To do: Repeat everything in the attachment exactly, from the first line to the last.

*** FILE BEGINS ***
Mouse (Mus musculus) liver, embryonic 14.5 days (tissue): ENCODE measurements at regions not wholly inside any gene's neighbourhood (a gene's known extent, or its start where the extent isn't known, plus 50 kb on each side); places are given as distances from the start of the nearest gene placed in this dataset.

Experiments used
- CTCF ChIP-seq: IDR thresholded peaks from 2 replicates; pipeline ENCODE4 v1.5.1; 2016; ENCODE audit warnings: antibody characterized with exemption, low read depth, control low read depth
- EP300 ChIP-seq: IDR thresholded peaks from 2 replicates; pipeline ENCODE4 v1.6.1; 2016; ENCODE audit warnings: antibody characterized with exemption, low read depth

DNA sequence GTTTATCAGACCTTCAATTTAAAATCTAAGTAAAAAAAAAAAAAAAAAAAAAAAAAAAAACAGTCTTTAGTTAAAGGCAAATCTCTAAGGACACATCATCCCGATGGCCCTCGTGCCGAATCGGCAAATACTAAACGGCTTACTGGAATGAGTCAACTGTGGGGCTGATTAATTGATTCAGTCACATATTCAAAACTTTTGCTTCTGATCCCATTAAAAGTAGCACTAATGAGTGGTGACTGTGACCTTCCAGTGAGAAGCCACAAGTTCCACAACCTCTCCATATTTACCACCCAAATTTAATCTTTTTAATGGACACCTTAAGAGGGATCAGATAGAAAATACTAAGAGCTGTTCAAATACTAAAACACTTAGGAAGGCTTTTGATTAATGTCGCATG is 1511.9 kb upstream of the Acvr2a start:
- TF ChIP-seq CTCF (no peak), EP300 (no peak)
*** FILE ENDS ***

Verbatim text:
Mouse (Mus musculus) liver, embryonic 14.5 days (tissue): ENCODE measurements at regions not wholly inside any gene's neighbourhood (a gene's known extent, or its start where the extent isn't known, plus 50 kb on each side); places are given as distances from the start of the nearest gene placed in this dataset.

Experiments used
- CTCF ChIP-seq: IDR thresholded peaks from 2 replicates; pipeline ENCODE4 v1.5.1; 2016; ENCODE audit warnings: antibody characterized with exemption, low read depth, control low read depth
- EP300 ChIP-seq: IDR thresholded peaks from 2 replicates; pipeline ENCODE4 v1.6.1; 2016; ENCODE audit warnings: antibody characterized with exemption, low read depth

DNA sequence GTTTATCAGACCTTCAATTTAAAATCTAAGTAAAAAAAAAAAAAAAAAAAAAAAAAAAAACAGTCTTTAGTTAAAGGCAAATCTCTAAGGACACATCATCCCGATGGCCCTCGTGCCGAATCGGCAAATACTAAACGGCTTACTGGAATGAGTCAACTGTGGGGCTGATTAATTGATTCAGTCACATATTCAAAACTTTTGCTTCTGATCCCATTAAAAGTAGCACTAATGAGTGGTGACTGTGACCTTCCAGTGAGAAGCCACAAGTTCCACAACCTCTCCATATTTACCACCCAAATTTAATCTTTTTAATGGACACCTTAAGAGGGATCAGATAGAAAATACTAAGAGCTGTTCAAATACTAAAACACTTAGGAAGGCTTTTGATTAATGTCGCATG is 1511.9 kb upstream of the Acvr2a start:
- TF ChIP-seq CTCF (no peak), EP300 (no peak)